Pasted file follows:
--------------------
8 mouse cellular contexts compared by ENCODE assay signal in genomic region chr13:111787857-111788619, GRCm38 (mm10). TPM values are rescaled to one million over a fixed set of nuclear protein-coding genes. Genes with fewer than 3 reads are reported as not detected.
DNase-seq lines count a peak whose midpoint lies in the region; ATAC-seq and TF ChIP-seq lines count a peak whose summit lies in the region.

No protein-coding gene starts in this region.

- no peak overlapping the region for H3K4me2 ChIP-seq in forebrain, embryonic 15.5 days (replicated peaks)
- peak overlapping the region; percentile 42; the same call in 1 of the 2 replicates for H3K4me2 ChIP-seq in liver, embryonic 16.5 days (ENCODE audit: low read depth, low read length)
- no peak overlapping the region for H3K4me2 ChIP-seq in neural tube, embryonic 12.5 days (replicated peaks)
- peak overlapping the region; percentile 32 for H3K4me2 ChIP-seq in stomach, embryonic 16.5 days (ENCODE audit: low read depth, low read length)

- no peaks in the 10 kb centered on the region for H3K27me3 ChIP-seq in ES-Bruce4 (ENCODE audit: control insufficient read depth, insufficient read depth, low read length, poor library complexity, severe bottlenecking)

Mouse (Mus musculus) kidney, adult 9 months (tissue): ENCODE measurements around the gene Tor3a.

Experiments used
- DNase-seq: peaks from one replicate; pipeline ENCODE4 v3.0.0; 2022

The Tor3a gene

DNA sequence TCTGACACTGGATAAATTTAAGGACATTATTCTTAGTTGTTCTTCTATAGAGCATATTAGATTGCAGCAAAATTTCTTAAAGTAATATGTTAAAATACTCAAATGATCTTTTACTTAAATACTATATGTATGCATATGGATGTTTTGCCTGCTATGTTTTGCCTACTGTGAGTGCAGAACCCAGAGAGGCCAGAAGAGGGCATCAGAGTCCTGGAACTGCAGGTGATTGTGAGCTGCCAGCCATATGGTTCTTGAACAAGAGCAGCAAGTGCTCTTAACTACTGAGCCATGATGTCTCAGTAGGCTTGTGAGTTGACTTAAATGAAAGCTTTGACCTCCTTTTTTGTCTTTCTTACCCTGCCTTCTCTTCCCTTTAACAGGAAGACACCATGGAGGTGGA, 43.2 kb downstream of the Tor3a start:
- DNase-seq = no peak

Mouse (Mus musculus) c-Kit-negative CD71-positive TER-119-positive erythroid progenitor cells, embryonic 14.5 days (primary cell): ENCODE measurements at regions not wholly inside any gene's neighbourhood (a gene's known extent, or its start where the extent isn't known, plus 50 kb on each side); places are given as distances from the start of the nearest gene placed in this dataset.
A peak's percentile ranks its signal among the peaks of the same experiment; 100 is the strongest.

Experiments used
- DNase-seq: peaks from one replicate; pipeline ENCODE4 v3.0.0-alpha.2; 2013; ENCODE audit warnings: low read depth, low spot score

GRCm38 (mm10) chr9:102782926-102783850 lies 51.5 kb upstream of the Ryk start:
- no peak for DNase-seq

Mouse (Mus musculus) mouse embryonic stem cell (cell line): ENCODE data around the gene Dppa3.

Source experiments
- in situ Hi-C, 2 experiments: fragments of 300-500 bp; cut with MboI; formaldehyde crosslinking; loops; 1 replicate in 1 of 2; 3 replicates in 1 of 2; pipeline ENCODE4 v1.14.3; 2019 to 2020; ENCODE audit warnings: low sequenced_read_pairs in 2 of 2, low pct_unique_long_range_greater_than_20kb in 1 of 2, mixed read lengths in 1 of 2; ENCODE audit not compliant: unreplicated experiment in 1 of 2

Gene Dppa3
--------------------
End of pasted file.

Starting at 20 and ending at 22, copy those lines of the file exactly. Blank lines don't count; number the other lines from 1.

- no peak for DNase-seq

Mouse (Mus musculus) mouse embryonic stem cell (cell line): ENCODE data around the gene Dppa3.

Source experiments